- Posted On: May 12, 2021
The City of Cadiz, KY (pop. 3,000) is home to Lake Barkley, a popular outdoor tourist destination in western Kentucky. In 2020, the City transitioned responsibility for Code Enforcement from City Hall to the Police Department. That’s when the City’s part-time Code Enforcement Officer, Charles Hiter, reached out to Comcate for help. I recently sat down with Officer Hiter to learn more about his experiences as a one-man Code Enforcement agency.
Why was the City looking for Code Enforcement software?
A year ago, when Code Enforcement became an office, versus an additional duty assigned to someone at City Hall, I was hired to bring the program together. Back then, I researched my options for tracking and managing cases. I tried stitching things together with Google Earth, Microsoft OneNote, Word, and Excel. And while it worked, it was cumbersome even for a small town. All the while, I was keeping my eye out for a software solution that would mesh with the processes we already had in place.
What led to the creation of a dedicated Code Enforcement position in Cadiz?
The Mayor and City staff were getting a lot of phone calls from City council members and the community asking for ordinances to be enforced. At the time, no one had the resources to respond appropriately.
How did you convince the higher-ups that Comcate was a “must-have” and not a “nice-to-have”?
The Chief of Police is my boss, and he reports monthly to the City Council about what we’re focusing on. So, the reporting aspect of Comcate and the fact that all of our data is in a single location now. I’m also looking forward to turning on the GIS interface so we can show on a map where the hotspots are. That will bring my case numbers to life.
As a part-timer, how does Code Enforcement Manager help when you’re not on duty?
That’s the great thing. If someone needs to see what’s going on with a case when I’m off duty, they can. The Chief has read-only access, and he can quickly lookup a case’s history. The administrative assistant here at the police department, Amber, gets most of the phone calls, and she can create cases in the system for me to follow up with when I’m on duty. Now, we don’t worry about things falling through the cracks.
Has your case capacity increased?
Comcate has definitely helped me make the most of my field time. Because Amber and I are working in the same system, I can be out in the community with my iPad. When a call comes into the Police Department, she enters it into Comcate, and I can see that I have another case to investigate without going back to the office.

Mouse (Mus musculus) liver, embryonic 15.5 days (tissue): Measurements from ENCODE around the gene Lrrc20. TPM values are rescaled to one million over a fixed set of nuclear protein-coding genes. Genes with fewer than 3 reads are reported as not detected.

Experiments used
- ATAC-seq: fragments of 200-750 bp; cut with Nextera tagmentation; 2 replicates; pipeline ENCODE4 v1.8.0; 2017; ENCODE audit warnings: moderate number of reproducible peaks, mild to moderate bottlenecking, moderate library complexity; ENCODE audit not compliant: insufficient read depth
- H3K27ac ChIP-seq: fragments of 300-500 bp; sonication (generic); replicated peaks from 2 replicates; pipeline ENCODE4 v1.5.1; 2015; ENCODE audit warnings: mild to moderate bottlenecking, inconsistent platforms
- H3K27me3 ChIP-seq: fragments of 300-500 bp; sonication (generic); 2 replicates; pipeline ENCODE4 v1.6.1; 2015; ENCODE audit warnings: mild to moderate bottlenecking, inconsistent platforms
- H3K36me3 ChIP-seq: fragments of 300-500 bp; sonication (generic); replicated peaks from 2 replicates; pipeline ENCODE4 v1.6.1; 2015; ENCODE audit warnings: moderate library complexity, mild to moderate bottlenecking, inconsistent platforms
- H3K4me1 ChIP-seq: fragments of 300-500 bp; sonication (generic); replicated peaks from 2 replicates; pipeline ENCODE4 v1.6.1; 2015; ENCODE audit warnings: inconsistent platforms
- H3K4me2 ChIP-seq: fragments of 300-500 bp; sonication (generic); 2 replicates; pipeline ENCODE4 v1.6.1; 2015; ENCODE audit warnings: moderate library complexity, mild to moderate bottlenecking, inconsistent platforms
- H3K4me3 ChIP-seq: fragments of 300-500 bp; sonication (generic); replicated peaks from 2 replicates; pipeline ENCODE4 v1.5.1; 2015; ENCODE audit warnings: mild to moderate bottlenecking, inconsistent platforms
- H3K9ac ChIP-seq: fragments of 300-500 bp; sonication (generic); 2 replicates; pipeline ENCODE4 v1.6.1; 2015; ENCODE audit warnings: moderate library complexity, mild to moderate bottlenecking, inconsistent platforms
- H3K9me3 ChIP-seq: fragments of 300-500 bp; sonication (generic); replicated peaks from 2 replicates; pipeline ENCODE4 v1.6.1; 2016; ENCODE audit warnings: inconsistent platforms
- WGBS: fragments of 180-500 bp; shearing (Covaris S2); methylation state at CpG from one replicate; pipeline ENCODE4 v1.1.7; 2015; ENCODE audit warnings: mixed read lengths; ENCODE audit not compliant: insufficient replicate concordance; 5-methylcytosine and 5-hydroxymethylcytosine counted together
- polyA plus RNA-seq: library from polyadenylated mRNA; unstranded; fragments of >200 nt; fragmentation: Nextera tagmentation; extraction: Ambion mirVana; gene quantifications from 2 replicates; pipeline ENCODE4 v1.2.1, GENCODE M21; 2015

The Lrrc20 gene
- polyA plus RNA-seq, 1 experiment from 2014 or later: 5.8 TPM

And it was super helpful during COVID. When I was out on sick leave for a couple of weeks, I didn’t return to a pile of sticky notes that I had to figure out. Everything was in the system waiting for me to pick up where I left off.
How else is Comcate helping you to be more efficient?
Before Comcate, I spent a lot of time doing administrative stuff in the office. I’d take notes and pictures in the field that I’d have to print out and organize when I got back. Not anymore. Everything I add to a case in the field is organized and filed together. I just hit “print” in the field, and it adds it to my print queue so I can print it all out when I’m back in the office.
I also use Comcate to plan my day. I can easily sort my open cases by “date of next inspection” and see the cases that are either overdue or due today. From there, I can plan my route.
How did the implementation go?
It was a straightforward process. I sent over a spreadsheet of relevant ordinances, and they imported them into the system for me. I also sent over a few Notices of Violation that we’d been manually typing over the last year. We refined them based on some templates in the system and came up with something that looks very professional. The implementation was outstanding.
What’s your advice for Code Enforcement in other small communities?
Do yourself a favor and take a look at Comcate. It unites so many processes into a single function that one part-time resource like myself can be a real asset for the City.